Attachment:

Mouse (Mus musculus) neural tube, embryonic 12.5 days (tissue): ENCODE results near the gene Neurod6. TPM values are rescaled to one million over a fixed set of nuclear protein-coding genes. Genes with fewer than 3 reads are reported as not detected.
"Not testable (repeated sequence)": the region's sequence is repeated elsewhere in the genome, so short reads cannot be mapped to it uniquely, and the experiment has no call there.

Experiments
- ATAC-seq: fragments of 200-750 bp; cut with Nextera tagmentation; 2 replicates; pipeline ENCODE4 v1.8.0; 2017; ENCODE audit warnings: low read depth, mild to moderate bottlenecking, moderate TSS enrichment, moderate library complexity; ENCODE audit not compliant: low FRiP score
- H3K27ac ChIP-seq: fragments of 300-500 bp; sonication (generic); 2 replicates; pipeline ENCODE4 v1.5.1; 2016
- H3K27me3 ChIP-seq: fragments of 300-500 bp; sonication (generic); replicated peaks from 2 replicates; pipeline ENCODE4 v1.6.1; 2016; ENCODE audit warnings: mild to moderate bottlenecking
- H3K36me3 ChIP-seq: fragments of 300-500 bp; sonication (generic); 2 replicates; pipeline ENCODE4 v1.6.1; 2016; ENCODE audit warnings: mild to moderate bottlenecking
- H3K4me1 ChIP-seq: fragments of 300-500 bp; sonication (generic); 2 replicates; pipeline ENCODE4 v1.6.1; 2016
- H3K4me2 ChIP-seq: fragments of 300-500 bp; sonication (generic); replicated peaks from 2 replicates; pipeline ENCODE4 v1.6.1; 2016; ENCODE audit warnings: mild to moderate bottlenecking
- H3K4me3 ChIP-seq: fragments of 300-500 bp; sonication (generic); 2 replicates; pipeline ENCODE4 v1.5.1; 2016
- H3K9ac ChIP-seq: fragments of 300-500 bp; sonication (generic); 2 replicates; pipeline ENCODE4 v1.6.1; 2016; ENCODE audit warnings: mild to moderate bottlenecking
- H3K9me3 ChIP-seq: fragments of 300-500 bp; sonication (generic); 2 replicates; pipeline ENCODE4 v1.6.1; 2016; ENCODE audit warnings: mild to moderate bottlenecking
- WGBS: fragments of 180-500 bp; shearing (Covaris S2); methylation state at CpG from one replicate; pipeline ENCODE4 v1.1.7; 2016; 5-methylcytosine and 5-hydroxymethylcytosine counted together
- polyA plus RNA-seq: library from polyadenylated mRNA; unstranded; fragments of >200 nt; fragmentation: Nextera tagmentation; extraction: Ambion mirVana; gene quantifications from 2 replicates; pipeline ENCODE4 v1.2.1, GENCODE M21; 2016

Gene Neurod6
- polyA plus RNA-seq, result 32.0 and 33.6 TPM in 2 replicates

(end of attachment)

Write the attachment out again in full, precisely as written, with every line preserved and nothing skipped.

Mouse (Mus musculus) neural tube, embryonic 12.5 days (tissue): ENCODE results near the gene Neurod6. TPM values are rescaled to one million over a fixed set of nuclear protein-coding genes. Genes with fewer than 3 reads are reported as not detected.
"Not testable (repeated sequence)": the region's sequence is repeated elsewhere in the genome, so short reads cannot be mapped to it uniquely, and the experiment has no call there.

Experiments
- ATAC-seq: fragments of 200-750 bp; cut with Nextera tagmentation; 2 replicates; pipeline ENCODE4 v1.8.0; 2017; ENCODE audit warnings: low read depth, mild to moderate bottlenecking, moderate TSS enrichment, moderate library complexity; ENCODE audit not compliant: low FRiP score
- H3K27ac ChIP-seq: fragments of 300-500 bp; sonication (generic); 2 replicates; pipeline ENCODE4 v1.5.1; 2016
- H3K27me3 ChIP-seq: fragments of 300-500 bp; sonication (generic); replicated peaks from 2 replicates; pipeline ENCODE4 v1.6.1; 2016; ENCODE audit warnings: mild to moderate bottlenecking
- H3K36me3 ChIP-seq: fragments of 300-500 bp; sonication (generic); 2 replicates; pipeline ENCODE4 v1.6.1; 2016; ENCODE audit warnings: mild to moderate bottlenecking
- H3K4me1 ChIP-seq: fragments of 300-500 bp; sonication (generic); 2 replicates; pipeline ENCODE4 v1.6.1; 2016
- H3K4me2 ChIP-seq: fragments of 300-500 bp; sonication (generic); replicated peaks from 2 replicates; pipeline ENCODE4 v1.6.1; 2016; ENCODE audit warnings: mild to moderate bottlenecking
- H3K4me3 ChIP-seq: fragments of 300-500 bp; sonication (generic); 2 replicates; pipeline ENCODE4 v1.5.1; 2016
- H3K9ac ChIP-seq: fragments of 300-500 bp; sonication (generic); 2 replicates; pipeline ENCODE4 v1.6.1; 2016; ENCODE audit warnings: mild to moderate bottlenecking
- H3K9me3 ChIP-seq: fragments of 300-500 bp; sonication (generic); 2 replicates; pipeline ENCODE4 v1.6.1; 2016; ENCODE audit warnings: mild to moderate bottlenecking
- WGBS: fragments of 180-500 bp; shearing (Covaris S2); methylation state at CpG from one replicate; pipeline ENCODE4 v1.1.7; 2016; 5-methylcytosine and 5-hydroxymethylcytosine counted together
- polyA plus RNA-seq: library from polyadenylated mRNA; unstranded; fragments of >200 nt; fragmentation: Nextera tagmentation; extraction: Ambion mirVana; gene quantifications from 2 replicates; pipeline ENCODE4 v1.2.1, GENCODE M21; 2016

Gene Neurod6
- polyA plus RNA-seq, result 32.0 and 33.6 TPM in 2 replicates